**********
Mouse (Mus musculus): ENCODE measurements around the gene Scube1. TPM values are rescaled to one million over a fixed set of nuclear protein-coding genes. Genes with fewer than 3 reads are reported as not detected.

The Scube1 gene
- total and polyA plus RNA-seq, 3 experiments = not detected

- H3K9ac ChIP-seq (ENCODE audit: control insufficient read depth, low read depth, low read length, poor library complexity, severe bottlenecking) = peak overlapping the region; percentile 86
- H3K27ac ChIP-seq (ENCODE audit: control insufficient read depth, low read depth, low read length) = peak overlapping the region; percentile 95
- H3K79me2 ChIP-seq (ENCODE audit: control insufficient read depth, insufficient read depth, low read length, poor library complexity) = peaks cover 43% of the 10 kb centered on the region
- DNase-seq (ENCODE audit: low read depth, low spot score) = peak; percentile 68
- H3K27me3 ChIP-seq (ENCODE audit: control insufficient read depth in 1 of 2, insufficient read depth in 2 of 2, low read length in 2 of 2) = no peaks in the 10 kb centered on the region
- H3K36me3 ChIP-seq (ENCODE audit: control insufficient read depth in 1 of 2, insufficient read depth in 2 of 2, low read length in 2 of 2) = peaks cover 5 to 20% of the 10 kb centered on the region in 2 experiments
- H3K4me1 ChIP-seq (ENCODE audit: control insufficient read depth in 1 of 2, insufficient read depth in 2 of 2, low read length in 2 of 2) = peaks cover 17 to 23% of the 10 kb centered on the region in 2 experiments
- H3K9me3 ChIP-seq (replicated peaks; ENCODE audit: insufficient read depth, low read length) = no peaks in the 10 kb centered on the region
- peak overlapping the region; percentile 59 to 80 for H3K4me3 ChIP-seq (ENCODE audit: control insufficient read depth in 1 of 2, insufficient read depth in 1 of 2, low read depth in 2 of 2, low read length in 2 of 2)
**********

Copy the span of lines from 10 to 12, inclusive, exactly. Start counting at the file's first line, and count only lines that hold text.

- H3K4me1 ChIP-seq (ENCODE audit: control insufficient read depth in 1 of 2, insufficient read depth in 2 of 2, low read length in 2 of 2) = peaks cover 17 to 23% of the 10 kb centered on the region in 2 experiments
- H3K9me3 ChIP-seq (replicated peaks; ENCODE audit: insufficient read depth, low read length) = no peaks in the 10 kb centered on the region
- peak overlapping the region; percentile 59 to 80 for H3K4me3 ChIP-seq (ENCODE audit: control insufficient read depth in 1 of 2, insufficient read depth in 1 of 2, low read depth in 2 of 2, low read length in 2 of 2)